Whilst we are all indebted to the NHS medical facilities and performance under incredible pressure, for the first few weeks after Coronavirus hit the UK, it would appear that care workers, whether home carers or those looking after residents in care homes, were somewhat side-lined. Whilst focussing on keeping our NHS staff safe in GP practices and hospitals was paramount due to the huge task they had to take on in terms of treating patients and saving lives, recent reports reflecting on that period suggest that care workers were further down in the priority list.
Care workers are an essential part of our system in ensuring that senior citizens, those with serious illnesses and those undergoing palliative care, can get the treatment and loving care that they deserve. Whether the carers are relatives, neighbours or employees in council run care homes or private care homes, they deserve recognition for the work that they have done and continue to do. Let’s not forget our care workers, whether there is a pandemic or just the normal daily care – it all counts, and so do they.
Quite often, the only point of contact for those being looked after by carers, will be that person, or small team of people that visit. When any epidemic or pandemic hits, visitors can be restricted to a select few, or even only one person. Not only are there medical reasons for visits, there are also mental health perspectives to consider. Isolation or lack of contact for many who need care, can have a devastating effect on a patient’s welfare. Another reason to pay tribute to our care workers.
As a company highly involved in the healthcare industry, Applocum strive every day to support and recognise all care workers and the incredible work that they do.
The PPE scandal
Recent media reports suggest that many care homes were left with limited or no supply of PPE, so care workers will have potentially suffered exposure to the virus. Whilst it was imperative that NHS hospital workers on the front line received and continue to receive adequate supplies, it would appear somehow that care homes were forgotten in terms of necessity and protection. This inevitably put both carers and patients at high risk, every single day.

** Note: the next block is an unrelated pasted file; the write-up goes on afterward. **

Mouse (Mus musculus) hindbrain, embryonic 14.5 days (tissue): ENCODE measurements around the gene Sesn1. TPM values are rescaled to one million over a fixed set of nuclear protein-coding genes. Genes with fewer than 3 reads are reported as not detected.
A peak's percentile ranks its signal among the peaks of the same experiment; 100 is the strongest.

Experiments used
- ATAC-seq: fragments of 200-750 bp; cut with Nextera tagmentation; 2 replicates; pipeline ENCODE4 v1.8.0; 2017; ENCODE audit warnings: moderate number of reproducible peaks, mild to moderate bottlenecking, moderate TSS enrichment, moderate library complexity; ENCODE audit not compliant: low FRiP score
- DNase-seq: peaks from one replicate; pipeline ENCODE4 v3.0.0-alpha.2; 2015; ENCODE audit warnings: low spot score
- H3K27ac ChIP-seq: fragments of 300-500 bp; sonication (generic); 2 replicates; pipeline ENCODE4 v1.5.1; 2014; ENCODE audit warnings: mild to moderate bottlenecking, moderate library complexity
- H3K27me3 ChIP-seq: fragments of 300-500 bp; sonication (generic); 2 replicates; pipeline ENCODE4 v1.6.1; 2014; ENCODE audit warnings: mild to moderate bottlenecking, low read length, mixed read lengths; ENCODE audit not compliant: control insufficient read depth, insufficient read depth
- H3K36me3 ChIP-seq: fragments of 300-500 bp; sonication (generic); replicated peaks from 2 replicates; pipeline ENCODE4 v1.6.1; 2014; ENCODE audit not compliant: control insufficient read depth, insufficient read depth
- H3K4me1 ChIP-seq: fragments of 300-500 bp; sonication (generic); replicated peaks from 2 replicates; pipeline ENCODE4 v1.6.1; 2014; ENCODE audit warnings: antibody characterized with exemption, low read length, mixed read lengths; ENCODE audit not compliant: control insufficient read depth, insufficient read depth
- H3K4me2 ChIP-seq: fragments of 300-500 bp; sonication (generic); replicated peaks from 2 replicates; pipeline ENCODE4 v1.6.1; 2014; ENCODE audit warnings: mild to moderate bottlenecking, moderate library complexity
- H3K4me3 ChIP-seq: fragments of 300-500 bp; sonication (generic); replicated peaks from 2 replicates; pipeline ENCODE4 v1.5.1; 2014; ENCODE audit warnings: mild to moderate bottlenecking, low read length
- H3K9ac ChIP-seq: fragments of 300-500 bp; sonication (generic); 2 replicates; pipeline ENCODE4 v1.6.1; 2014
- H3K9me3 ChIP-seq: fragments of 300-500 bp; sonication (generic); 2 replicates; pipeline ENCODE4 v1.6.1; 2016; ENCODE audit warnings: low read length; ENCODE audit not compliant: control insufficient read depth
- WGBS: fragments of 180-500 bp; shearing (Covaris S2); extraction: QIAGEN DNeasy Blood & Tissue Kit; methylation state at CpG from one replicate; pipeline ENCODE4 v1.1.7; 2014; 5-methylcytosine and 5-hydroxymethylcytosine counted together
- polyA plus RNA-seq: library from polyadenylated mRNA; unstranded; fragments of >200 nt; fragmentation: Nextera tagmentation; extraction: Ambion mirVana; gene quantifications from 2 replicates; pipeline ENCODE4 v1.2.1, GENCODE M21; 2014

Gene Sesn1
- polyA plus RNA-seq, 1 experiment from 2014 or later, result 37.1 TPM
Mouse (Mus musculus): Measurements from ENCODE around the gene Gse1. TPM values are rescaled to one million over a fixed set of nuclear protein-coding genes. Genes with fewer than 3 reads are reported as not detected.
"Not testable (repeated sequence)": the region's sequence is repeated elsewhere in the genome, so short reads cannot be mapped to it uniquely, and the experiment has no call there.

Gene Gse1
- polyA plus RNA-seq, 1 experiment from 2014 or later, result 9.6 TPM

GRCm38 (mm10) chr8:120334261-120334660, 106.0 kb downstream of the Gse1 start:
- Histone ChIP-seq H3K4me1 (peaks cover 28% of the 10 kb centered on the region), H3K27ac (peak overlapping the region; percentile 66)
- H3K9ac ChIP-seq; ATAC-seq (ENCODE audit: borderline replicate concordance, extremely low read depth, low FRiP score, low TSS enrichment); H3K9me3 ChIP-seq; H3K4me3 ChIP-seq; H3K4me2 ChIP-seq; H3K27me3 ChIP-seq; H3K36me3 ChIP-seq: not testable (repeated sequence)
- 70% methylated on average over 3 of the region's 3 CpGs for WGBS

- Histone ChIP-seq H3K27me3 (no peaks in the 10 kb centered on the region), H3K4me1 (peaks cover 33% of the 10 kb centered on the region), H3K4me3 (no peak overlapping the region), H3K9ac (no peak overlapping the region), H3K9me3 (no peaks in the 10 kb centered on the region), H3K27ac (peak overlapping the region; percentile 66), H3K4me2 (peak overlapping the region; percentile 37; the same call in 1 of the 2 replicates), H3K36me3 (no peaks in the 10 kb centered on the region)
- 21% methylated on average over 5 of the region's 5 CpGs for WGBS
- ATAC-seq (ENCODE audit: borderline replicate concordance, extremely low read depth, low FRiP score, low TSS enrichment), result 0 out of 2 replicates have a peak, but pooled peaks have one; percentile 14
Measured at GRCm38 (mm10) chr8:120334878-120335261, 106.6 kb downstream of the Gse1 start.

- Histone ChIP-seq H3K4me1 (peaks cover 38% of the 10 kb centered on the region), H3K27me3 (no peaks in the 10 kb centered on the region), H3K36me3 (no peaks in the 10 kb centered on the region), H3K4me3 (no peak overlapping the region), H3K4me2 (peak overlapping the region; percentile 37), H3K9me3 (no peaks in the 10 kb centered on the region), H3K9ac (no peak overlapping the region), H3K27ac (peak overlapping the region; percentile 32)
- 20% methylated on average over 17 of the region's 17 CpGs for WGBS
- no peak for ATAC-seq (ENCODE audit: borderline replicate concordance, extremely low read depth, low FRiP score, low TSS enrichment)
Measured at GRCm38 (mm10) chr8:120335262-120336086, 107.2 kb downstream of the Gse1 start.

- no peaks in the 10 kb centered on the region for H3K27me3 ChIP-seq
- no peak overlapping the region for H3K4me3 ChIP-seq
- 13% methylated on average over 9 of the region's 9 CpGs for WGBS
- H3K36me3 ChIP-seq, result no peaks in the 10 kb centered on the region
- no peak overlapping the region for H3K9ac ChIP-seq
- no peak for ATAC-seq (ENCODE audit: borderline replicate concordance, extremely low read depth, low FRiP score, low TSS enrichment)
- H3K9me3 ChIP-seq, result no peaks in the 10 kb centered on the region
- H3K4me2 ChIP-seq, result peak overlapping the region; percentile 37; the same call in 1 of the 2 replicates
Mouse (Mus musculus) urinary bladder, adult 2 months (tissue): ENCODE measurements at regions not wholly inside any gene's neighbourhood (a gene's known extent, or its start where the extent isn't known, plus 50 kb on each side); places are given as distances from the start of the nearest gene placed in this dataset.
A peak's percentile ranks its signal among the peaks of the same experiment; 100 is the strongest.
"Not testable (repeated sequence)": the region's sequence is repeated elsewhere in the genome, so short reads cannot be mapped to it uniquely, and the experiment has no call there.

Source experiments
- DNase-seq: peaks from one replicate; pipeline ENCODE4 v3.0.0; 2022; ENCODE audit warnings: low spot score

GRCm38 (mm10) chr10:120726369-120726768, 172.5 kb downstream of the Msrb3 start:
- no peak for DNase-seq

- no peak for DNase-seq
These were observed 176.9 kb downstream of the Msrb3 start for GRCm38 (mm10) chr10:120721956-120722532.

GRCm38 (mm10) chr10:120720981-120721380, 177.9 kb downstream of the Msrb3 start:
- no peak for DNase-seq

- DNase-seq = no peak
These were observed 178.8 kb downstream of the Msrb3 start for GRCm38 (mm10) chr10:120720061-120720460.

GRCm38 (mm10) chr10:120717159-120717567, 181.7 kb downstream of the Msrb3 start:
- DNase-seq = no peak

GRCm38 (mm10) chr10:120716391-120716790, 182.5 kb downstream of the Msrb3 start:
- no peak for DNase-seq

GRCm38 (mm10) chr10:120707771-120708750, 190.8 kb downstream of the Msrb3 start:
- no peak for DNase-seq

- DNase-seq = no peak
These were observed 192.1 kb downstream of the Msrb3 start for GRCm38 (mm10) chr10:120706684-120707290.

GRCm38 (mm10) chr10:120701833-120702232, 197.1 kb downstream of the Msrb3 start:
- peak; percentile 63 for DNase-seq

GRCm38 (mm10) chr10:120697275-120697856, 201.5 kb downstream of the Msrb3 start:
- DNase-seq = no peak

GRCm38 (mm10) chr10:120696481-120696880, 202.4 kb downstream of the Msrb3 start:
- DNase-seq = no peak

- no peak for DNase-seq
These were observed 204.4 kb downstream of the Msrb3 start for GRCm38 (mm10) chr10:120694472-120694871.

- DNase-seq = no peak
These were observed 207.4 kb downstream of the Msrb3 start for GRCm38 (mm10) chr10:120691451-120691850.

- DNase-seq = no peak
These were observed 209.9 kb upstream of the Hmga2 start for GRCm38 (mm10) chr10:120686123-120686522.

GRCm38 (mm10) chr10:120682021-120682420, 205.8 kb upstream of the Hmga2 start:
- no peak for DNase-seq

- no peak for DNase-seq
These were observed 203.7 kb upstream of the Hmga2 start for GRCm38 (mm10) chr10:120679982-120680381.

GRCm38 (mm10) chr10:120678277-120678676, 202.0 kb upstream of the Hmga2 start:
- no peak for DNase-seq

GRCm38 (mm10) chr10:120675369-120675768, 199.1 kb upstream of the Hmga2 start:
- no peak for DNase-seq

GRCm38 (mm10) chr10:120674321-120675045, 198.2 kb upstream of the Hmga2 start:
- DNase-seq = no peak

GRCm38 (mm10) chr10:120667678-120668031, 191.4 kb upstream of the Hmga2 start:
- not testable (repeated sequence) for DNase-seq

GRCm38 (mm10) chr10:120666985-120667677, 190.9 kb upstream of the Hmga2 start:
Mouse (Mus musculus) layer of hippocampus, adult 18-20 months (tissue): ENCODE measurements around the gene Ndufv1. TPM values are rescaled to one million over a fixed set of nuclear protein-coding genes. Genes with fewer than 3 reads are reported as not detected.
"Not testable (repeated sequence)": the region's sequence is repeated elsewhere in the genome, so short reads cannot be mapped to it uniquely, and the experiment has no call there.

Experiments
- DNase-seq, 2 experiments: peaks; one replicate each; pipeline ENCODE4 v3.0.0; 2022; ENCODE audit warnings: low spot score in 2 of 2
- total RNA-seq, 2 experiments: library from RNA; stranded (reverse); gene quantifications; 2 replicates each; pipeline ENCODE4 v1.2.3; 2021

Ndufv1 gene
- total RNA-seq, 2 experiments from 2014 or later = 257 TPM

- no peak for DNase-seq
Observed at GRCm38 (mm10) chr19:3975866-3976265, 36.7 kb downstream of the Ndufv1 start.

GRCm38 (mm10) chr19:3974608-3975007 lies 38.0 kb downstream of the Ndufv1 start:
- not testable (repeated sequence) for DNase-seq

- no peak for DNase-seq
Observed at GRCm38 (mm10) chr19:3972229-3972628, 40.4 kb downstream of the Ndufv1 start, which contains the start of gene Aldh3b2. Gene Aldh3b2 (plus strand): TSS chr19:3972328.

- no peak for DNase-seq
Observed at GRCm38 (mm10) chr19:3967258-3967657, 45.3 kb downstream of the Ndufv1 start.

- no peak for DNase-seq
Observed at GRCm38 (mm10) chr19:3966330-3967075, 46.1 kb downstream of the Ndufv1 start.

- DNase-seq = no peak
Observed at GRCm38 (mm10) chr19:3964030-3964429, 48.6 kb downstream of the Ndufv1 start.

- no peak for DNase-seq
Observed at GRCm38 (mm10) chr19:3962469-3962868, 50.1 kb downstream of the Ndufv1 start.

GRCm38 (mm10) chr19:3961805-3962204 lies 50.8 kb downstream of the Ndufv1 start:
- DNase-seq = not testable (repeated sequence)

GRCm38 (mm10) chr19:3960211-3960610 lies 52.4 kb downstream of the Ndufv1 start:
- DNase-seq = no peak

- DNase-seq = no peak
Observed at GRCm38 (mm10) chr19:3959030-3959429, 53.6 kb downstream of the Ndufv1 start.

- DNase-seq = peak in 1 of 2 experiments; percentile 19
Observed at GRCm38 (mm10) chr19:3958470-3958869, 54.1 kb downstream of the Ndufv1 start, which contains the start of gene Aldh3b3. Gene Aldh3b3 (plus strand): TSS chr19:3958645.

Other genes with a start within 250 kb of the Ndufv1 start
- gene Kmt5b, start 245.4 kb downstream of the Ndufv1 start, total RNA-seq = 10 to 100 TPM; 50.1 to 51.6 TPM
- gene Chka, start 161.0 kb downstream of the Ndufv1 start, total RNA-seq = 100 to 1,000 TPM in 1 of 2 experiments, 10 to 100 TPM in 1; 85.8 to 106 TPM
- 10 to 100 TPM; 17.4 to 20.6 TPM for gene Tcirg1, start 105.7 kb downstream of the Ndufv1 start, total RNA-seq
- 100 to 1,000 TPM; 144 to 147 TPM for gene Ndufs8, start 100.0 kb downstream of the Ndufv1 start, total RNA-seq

The effect on home carers
We cannot forget home carers. Lockdown would mean they have lost most of the support and respite relief. For example, a wife caring for her husband who is living with dementia would have had regular council funded ‘Take a Break’, usually 3 hours a week to allow them to get out of the house and have some time to themselves. Because lockdown prevented them from leaving the home, this automatically meant that they no longer received this well needed respite.
In addition, all day centres have been closed so those carers who were able to have a few hours or if lucky, a few days a week off whilst the ‘cared for’ were at a day centre/lunch club, have lost out on that valuable time. Even those who fund their care privately would have found that most care providers deemed their care as ‘non-essential’ and cancelled all care visits before lockdown began. They had to prioritise those in need of personal care and those living alone, so if you were caring for someone you live with, pretty much all support would have ceased – whether you have the funds to pay for it or not. It is apparent how the impact of lockdown does not reflect your wealth but is more likely to affect your health as a carer.
Care home workers and domiciliary care
Fortunately, in terms of those in paid employment, either as agency staff or directly employed by care homes, the tide has turned.
In respect of paid carers in domiciliary care and the admin employees that work alongside them, most have been stoical throughout this period, with unending diligence to the career that they love. The carers have all very much just got on with it and whilst some of the world takes an extended holiday, for them it has been business as usual. Fortunately, carers are now far more appreciated and valued than they ever have been and the UK government have now waived certain fees and limitations (such as extended visas and paying for NHS treatment for overseas workers), in order to keep our care workforce at the much needed level.
Qualified nurses have always been highly regarded but care workers/carers have never been acknowledged enough as an asset to our workforce. But now in many ways, carers are treated as equals with Nurses, Doctors, Paramedics etc; having exclusive access to supermarkets at certain times of day, discounts with many companies and clap for carers etc., shows our support. Obviously, their pay will never reflect their true worth but feeling valued is just as important for most carers. It is important to remember that they are also risking their own health, for the sake of the patients under their care.
Care workers must continue to get the recognition that they deserve. Without them, many people would suffer from lack of care, kind words and a friendly face.